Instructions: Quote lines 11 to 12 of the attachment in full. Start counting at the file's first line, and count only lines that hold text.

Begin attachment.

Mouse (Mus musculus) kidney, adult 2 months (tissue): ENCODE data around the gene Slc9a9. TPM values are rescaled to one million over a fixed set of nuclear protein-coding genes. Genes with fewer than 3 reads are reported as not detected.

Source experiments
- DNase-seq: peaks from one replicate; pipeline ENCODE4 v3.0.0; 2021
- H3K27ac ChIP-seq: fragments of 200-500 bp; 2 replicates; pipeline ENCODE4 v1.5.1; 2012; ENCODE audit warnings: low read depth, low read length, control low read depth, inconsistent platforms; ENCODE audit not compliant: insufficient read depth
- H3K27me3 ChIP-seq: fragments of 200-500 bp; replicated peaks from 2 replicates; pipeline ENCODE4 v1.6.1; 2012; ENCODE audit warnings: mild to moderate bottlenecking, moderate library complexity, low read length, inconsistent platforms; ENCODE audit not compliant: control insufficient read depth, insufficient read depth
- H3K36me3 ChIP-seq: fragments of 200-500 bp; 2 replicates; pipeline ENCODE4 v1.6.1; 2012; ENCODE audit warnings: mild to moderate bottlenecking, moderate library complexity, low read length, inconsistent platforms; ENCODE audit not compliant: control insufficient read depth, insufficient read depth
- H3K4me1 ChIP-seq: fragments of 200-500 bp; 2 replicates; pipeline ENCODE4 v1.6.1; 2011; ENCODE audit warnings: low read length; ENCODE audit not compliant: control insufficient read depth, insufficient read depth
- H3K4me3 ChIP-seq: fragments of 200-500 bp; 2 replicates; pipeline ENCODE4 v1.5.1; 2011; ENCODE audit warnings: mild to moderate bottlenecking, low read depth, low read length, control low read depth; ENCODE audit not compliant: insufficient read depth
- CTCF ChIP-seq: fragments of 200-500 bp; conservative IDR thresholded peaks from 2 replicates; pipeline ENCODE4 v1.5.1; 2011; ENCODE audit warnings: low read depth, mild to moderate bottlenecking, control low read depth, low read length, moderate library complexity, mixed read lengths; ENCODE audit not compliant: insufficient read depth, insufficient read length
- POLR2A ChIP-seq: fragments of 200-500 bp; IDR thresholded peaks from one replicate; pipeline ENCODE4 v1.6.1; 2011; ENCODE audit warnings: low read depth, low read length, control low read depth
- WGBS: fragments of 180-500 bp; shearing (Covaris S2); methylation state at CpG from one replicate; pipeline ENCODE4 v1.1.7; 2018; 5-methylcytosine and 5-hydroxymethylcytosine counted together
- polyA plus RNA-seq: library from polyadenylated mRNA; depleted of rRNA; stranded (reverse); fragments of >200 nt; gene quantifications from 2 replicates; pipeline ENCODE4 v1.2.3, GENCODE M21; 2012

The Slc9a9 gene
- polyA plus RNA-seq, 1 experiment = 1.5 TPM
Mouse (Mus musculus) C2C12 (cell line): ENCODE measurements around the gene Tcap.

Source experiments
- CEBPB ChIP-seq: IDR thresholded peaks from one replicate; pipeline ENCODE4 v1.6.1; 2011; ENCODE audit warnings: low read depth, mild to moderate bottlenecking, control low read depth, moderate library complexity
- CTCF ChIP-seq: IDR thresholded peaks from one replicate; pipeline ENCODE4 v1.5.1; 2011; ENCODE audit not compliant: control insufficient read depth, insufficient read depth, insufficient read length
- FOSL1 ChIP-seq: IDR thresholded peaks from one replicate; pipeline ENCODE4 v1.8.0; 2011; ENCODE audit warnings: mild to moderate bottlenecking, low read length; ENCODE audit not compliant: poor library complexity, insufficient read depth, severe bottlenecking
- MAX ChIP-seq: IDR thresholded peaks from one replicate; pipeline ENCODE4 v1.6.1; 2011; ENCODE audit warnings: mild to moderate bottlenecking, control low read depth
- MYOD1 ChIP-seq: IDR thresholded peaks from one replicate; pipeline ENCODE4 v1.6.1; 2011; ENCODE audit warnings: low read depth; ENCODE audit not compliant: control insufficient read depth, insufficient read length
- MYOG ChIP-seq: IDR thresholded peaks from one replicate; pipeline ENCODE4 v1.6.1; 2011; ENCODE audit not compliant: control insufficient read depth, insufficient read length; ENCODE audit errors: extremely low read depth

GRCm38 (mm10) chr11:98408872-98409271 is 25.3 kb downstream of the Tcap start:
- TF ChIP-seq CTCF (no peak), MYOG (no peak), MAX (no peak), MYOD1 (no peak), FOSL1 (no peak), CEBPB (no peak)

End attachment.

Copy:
- WGBS: fragments of 180-500 bp; shearing (Covaris S2); methylation state at CpG from one replicate; pipeline ENCODE4 v1.1.7; 2018; 5-methylcytosine and 5-hydroxymethylcytosine counted together
- polyA plus RNA-seq: library from polyadenylated mRNA; depleted of rRNA; stranded (reverse); fragments of >200 nt; gene quantifications from 2 replicates; pipeline ENCODE4 v1.2.3, GENCODE M21; 2012